Updated: Nov 20, 2020
You have a magnificent idea, an exceptional skill, or an amazing product to sell, and you are ready to start your business. Having a successful business is more than just having a wonderful idea, remarkable talent, or mind-blowing product, you must take the appropriate steps to have a solid infrastructure. There are several legal factors, obligations, and/or requirements that you should follow before starting your business. Below are a few important matters to consider:
1. Business Name
You have decided on a business name and you are ready to create a website, letterhead, and business cards so you can launch your business within the next week. You want to register your business name in your state, but prefer to do that after you do the above-mentioned. Actually, you plan to register your business name some time next month. Stop! Before you do anything, it would be prudent to conduct a business name search and see if your preferred business name is currently registered in your state. For the most part, except for a few exceptions, if a business name is registered in a state, one cannot use the same business name in that state.
It would also be wise to see if your desired business name has been trademarked. Registering your business name within a state does not mean your business is trademarked. A trademark search will allow you to be informed on a national level to see if your chosen business name is currently trademarked. According to the United States Patent and Trademark Office, ”A state’s authorization to form a business with a particular name does not also give you trademark rights and other parties could later try to prevent your use of the business name if they believe a likelihood of confusion exists with their trademarks.”
2. Business Structure
You will need to determine the appropriate business structure for your business. Will the structure of your business be a Sole Proprietorship, Limited Liability Company (“LLC”), or Corporation?
A Sole Proprietorship is an unincorporated business owned and run by one individual with no division between the business owner and the business. The business owner is entitled to all earnings and accountable for all business obligations and shortfalls. Under this structure, the business owner is not protected against personal liability.
An LLC is a business structure that is permissible pursuant to the applicable state statute. Each state may use different regulations. It is critical that you comply with the requirements of your state if you are interested in forming an LLC. Owners of an LLC are identified as members. Members may include individuals, corporations, other LLCs and foreign entities. Be aware that there are special rules to consider for foreign LLCs. It is a must that you adhere to your state’s requirements and federal tax regulations when operating under this business structure. Under this structure, the business owner is protected against personal liability.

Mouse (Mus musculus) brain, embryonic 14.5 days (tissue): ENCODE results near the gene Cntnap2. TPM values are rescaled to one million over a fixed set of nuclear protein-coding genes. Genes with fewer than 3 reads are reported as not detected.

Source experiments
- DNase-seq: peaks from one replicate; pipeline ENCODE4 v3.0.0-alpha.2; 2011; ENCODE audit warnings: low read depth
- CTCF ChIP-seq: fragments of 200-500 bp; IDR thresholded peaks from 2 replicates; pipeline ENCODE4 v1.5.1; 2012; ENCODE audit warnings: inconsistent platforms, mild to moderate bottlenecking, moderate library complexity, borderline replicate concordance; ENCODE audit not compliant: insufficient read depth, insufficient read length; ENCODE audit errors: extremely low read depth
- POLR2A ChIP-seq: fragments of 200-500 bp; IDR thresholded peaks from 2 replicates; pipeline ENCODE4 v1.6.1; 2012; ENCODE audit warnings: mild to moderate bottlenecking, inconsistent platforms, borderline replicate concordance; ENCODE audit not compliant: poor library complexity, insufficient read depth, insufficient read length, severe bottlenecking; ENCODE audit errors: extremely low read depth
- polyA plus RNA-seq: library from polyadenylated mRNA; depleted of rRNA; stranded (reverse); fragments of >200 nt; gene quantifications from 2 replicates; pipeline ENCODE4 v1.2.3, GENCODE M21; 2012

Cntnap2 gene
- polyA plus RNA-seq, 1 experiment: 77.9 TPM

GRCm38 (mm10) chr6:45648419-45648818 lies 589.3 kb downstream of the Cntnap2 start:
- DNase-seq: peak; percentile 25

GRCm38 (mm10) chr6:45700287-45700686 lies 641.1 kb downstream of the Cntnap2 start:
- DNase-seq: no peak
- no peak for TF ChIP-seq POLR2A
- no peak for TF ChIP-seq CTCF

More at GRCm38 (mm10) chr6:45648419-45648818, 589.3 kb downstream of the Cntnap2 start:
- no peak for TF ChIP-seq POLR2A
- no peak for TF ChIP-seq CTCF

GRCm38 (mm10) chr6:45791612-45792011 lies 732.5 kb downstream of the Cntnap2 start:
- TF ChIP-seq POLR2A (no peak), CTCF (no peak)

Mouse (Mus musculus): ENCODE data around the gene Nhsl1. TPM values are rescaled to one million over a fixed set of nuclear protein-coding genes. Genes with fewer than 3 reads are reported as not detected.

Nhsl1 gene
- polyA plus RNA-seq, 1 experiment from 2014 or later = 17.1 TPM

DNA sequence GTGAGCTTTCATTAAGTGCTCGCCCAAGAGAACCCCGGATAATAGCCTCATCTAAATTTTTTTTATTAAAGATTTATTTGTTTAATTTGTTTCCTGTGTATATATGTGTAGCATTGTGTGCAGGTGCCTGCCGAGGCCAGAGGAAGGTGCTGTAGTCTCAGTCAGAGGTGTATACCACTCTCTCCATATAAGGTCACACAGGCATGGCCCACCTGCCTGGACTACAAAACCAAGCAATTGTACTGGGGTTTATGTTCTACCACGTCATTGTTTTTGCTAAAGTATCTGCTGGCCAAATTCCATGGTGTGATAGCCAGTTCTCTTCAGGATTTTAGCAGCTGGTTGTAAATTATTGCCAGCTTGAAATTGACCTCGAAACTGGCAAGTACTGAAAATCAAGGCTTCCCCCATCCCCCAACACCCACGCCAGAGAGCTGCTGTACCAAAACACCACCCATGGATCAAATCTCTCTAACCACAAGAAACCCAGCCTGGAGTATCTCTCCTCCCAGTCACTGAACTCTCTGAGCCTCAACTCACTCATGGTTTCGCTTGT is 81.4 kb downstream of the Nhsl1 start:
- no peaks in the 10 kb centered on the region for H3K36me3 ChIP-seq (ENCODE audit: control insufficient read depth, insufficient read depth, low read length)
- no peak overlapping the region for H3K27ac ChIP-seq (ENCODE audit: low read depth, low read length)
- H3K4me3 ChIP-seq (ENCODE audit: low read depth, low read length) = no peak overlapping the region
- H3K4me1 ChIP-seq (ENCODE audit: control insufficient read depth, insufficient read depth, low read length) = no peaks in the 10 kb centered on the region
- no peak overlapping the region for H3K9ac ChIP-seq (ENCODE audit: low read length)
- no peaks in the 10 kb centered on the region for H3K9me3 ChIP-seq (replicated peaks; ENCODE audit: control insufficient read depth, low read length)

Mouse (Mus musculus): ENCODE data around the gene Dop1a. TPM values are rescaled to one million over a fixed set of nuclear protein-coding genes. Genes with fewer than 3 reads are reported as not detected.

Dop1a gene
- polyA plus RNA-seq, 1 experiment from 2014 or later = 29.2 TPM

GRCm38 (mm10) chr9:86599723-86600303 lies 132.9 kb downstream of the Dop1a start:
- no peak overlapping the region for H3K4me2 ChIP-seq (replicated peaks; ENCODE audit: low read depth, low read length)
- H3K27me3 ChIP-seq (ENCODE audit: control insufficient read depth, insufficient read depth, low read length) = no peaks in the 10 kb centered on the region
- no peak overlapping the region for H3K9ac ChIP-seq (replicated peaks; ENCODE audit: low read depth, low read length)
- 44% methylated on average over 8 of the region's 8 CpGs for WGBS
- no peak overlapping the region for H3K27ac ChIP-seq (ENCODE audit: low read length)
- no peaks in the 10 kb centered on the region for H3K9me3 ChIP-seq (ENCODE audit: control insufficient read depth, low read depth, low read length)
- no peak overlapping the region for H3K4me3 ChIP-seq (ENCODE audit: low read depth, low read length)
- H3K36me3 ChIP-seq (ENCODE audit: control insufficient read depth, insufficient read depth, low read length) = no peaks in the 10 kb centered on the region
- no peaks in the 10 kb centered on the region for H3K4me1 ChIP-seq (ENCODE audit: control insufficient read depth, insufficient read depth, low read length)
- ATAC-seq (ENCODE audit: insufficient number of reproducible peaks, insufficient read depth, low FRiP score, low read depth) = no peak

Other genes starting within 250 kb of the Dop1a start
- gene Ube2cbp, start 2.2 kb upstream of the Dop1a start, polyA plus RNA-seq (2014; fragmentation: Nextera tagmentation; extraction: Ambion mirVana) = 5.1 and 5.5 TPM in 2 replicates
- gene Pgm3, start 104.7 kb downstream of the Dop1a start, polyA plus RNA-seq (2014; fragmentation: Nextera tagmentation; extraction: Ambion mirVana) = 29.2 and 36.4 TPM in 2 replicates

A corporation is a legal entity that is incorporated through the laws of its state. Each state has the power to endorse laws regarding the creation, organization, and dissolution of corporations. State corporation laws require articles of incorporation to document the corporation's creation, and to provide provisions regarding the governance of the entity’s internal affairs. Many state corporation statutes operate under the postulation that each corporation will adopt bylaws to define the rights and obligations of officers, persons, and groups within its structure. Under this structure, the business owners are protected against personal liability. Do note that the formation of a corporation is more costly than the other structures.
3. Licenses and Permits
You will need to be sure that your business has obtained all required licenses and/or permits. This is generally mandated by federal, state, county or local government, as applicable. Aside from that, you may also need to comply with additional licensing requirements due to the location and/or business industry. Failure to comply may have significant consequences, such as high fines, penalties, and/or being shut down.
4. Employer Identification Number ("EIN")
An EIN is a distinctive number that identifies a business for tax purposes. This number is akin to a social security number; however, the purpose of this number is limited to business related matters. Having an EIN is essential for a business owner. An EIN will be necessary to open a business bank account, apply for business licenses or loans, and file your tax returns. It is shrewd to apply for an EIN once you start planning your business. This will minimize hindrances in getting the appropriate licenses or financing that you may need to operate.
If you decide to hire someone, it is imperative that you appropriately classify this individual as an employee or independent contractor. Per the U.S. Department of Labor’s Wage and Hour Division, "The misclassification of employees as independent contractors presents one of the most serious problems facing affected workers, employers and the entire economy." Simply providing a worker with a 1099 does not automatically classify a worker as an independent contractor. To ensure that you are correctly classifying your workers, you must familiarize yourself with your applicable state and federal laws. Failing to appropriately classify workers exposes business owners to the possibility of being fined, which can be very costly.
Please contact one of our trusted and experienced attorneys at Peace & Squires Law so that we can help your business start the right way!